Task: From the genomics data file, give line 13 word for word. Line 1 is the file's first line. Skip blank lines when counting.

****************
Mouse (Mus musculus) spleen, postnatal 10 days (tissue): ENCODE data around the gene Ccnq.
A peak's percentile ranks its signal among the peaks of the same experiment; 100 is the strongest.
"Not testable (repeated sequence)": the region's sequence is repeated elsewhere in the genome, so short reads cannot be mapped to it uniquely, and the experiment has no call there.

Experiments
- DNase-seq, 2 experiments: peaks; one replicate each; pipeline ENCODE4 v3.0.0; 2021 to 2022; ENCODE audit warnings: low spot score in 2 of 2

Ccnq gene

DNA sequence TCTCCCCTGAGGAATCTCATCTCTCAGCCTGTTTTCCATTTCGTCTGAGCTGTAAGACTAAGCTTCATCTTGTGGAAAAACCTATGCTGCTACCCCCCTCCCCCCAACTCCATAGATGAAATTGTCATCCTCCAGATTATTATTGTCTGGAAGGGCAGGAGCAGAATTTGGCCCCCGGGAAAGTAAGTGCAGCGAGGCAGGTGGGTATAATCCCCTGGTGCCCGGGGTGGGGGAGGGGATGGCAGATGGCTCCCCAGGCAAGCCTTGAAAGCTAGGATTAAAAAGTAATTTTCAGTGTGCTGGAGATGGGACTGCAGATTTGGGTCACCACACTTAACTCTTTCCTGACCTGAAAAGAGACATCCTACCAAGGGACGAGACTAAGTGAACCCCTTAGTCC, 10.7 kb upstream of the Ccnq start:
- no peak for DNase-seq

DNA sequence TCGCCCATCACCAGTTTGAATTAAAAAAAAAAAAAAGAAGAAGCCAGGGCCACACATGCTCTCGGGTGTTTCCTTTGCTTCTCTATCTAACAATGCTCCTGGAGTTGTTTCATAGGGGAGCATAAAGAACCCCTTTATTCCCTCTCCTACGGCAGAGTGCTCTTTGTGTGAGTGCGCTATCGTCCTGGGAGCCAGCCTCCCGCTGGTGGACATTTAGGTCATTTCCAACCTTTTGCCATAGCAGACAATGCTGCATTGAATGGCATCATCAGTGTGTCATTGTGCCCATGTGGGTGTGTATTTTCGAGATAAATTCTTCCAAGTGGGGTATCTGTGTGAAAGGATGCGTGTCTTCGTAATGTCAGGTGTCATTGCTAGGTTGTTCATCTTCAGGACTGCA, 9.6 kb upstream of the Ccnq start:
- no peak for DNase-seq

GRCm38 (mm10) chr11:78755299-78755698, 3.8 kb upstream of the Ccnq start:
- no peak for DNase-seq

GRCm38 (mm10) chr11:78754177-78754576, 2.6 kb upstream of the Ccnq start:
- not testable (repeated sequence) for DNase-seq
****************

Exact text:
GRCm38 (mm10) chr11:78754177-78754576, 2.6 kb upstream of the Ccnq start: